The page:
I am drawn to this book for many reasons. When I set out to write Half-Truths I wanted to write a book that explored what led up to the civil rights period in my "own backyard"--Charlotte, NC. (Early on Harold Underdown pointed out that this was only the historical setting of my novel--not the book itself. That is another story.) In a graphic manner, EVICTED! uncovers an important part of what led up to the civil rights movement in Alice Faye's own "backyard." As a writer, I'm drawn to narrative nonfiction and enjoy learning how other authors master this genre. 


CAROL: Since you grew up in Memphis not far from Fayette County, were you aware of Tent City as a child or teenager?    


ALICE FAYE: Nope.  Not at all. Ironically, I visited Fayette County often as a child because my Great Uncle Buck and Great Aunt Boots lived in the community. They were former sharecroppers and both were dead by 1979 when I was in middle school. So, Tent City was not a discussion that I ever had with them. I was not astute enough at that time to broach such a conversation. I regret that today. Wisdom comes slowly. 


CAROL: How did you decide on the written format of narrative plus free verse poetry? 


ALICE FAYE: For children, I think that tragic and painful histories are shared best in the form of poetry and music. Poetry like blues music is optimism in the face of adversity. 


CAROL: Was that combination your vision from the beginning? 


ALICE FAYE: The combination of poetry with prose was my vision. It is a form that I originated for myself in 2018 when I wrote MEMPHIS, MARTIN AND THE MOUNTAINTOP.  I will use this form again in my new book, CORETTA'S JOURNEY--THE LIFE AND TIMES OF CORETTA SCOTT KING (Calkins Creek/ September 2023). 


Alice Faye is the author expert in the fall issue of Talking Story on Voting Rights. She also provided a classroom activity. Leave one comment here and you'll be entered once to win EVICTED! Leave a second comment through the newsletter and you'll be entered a second time. To subscribe to the newsletter, click here. Educators and librarians automatically have their name entered twice. PLEASE LEAVE YOUR NAME AND EMAIL ADDRESS IF YOU ARE NEW TO MY BLOG. If you prefer, you can email me. Giveaway ends October 8. U.S. addresses only.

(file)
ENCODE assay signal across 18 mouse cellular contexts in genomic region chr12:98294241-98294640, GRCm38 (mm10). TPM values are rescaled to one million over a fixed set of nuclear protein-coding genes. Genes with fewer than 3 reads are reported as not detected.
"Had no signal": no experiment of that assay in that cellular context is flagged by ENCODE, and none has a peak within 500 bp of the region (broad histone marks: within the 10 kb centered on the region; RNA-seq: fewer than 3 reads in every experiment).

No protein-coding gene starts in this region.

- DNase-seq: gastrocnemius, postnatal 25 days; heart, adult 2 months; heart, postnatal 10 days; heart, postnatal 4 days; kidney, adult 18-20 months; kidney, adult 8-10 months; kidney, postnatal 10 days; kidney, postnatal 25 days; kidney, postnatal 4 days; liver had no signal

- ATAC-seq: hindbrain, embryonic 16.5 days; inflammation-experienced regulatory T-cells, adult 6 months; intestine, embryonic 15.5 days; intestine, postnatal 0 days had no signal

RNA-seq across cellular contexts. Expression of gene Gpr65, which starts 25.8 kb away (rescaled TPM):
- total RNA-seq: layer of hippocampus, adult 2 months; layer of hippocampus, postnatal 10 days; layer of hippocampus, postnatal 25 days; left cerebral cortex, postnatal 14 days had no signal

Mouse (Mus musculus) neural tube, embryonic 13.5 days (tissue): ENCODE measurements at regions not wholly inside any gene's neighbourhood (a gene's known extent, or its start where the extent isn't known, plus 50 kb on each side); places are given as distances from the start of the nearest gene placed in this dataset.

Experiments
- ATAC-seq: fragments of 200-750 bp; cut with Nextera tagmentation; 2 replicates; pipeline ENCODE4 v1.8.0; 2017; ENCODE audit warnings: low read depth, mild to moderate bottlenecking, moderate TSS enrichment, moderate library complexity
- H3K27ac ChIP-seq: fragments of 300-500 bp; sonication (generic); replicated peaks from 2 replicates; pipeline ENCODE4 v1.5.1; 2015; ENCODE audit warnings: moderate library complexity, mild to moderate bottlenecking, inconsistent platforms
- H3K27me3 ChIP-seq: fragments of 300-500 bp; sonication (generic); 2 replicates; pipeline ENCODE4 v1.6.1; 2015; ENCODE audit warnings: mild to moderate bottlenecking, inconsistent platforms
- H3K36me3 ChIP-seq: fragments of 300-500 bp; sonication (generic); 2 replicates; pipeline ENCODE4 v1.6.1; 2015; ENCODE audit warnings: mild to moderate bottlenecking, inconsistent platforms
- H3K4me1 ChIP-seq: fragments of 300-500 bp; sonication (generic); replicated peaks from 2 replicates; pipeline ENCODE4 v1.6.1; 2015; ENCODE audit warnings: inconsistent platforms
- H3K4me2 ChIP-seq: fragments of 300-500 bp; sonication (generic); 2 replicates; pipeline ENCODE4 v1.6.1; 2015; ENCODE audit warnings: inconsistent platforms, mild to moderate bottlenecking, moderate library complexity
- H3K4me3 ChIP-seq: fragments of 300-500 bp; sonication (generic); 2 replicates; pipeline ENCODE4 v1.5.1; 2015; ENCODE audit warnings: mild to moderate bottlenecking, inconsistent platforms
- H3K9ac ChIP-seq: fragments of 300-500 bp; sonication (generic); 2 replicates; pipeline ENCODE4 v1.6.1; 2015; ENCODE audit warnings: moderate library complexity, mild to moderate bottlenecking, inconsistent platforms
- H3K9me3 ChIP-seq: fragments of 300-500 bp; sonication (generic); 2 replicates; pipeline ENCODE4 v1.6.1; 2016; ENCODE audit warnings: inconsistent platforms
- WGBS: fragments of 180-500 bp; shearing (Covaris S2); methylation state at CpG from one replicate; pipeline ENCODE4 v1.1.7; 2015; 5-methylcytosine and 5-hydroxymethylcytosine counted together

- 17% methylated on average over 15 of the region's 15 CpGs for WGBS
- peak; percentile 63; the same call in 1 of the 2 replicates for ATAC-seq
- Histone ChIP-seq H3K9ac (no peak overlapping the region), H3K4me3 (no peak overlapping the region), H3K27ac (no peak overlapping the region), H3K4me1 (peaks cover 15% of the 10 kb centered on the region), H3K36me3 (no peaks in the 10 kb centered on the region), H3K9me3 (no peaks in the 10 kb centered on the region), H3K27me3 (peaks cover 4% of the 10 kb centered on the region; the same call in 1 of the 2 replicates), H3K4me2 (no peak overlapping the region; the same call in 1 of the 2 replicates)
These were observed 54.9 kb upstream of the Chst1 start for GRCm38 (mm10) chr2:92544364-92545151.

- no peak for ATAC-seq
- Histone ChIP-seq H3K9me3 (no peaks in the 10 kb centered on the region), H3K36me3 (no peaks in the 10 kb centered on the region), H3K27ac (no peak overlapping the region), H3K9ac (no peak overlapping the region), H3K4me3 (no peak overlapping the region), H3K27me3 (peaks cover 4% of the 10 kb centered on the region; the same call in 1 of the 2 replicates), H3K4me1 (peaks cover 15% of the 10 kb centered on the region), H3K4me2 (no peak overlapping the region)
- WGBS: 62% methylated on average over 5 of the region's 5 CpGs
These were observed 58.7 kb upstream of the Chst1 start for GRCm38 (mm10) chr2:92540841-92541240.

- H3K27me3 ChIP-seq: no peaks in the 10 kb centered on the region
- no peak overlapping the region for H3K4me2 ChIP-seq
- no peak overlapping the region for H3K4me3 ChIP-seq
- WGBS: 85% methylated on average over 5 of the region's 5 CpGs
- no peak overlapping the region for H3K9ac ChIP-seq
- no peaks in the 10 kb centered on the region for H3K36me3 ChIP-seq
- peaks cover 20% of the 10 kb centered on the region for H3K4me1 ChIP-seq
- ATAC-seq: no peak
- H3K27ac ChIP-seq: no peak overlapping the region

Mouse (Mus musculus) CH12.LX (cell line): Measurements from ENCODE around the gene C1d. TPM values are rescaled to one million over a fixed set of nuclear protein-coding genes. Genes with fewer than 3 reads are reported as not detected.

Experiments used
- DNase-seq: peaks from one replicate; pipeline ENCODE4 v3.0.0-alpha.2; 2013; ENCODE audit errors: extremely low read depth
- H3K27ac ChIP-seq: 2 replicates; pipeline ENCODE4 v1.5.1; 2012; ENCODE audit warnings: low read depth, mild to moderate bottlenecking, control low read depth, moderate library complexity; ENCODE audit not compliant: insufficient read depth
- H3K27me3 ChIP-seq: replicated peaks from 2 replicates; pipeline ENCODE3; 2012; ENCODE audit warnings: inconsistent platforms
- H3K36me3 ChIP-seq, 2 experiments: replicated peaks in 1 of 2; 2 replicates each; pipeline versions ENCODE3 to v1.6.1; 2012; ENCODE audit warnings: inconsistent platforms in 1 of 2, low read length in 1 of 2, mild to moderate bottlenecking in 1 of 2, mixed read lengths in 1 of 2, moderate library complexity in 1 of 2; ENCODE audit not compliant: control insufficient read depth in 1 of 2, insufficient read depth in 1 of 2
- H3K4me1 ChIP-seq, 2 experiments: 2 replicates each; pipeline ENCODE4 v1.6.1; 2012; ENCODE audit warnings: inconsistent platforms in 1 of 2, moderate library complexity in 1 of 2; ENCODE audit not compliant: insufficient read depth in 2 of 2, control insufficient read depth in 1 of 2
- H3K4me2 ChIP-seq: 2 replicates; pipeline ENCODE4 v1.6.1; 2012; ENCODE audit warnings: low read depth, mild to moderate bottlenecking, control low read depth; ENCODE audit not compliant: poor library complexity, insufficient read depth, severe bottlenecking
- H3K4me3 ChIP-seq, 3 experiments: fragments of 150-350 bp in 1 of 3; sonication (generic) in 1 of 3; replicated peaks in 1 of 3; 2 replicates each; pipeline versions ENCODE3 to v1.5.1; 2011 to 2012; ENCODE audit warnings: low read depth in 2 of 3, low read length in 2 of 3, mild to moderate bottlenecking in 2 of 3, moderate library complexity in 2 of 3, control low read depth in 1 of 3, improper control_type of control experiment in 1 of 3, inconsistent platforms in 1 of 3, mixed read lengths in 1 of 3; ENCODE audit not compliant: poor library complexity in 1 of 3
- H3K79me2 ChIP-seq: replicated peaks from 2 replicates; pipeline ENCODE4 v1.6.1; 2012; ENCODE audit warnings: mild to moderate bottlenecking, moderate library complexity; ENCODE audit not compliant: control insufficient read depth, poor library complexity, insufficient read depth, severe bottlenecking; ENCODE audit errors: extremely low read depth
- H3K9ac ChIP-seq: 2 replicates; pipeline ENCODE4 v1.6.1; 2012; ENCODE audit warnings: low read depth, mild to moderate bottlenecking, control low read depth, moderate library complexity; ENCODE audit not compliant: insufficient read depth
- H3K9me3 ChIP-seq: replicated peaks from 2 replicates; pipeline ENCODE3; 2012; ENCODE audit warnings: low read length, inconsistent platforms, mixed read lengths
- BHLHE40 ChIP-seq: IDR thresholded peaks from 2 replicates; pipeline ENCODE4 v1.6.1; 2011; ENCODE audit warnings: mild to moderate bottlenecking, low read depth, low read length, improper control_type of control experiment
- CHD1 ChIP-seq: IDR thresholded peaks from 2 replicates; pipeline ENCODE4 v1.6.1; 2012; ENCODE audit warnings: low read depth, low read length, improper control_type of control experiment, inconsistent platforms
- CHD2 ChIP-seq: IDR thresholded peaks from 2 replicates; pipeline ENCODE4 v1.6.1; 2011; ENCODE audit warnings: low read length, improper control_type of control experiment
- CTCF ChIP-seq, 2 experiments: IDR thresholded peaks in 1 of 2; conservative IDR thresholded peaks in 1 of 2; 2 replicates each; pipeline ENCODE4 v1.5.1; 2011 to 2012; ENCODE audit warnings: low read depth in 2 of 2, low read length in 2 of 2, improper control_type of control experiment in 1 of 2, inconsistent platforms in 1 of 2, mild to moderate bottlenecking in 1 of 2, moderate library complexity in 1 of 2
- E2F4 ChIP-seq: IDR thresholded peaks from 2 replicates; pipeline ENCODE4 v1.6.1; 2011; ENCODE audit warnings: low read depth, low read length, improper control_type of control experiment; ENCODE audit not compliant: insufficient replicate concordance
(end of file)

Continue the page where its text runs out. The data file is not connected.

Congratulations to Terri Michels who won the four-book set of Jalen's Big City Life.


Click on over to Greg Pattridge's awesome Always in the Middle blog post on Monday for a new list of great MG books.

Monday, September 19, 2022

JALEN'S BIG CITY LIFE: Four Chapter Books, an Author Interview, and a Giveaway

 Dorothy Price and I go way back. We were members of the Charlotte SCBWI critique group I don't know how many years ago! I was delighted to share her debut picture book, Nana's Favorite Things, and today I'm happy to share her new chapter book series, JALEN'S BIG CITY LIFE (Capstone: August 2022). The bright, lively illustrations are by Shiane Salabie

Each three-chapter book begins by introducing 7-year-old Jalen, his family, friends, and his city apartment. Every book shows Jalen on an adventure in which he has a problem to solve. Written for K-2 readers, there is a glossary, activity, and two pages titled "Let's Talk" and "Let's Write." Teachers will love how these pages can be used to build on their students' reading experience.


Jalen's got a problem. He wants to go with his grandparents to the Flower Festival but he also wants to go to the zoo with his friends. He decides he can do both until delays make him nervous. He finds a way to resolve the situation and in the end, gets to share a special flower with his friends.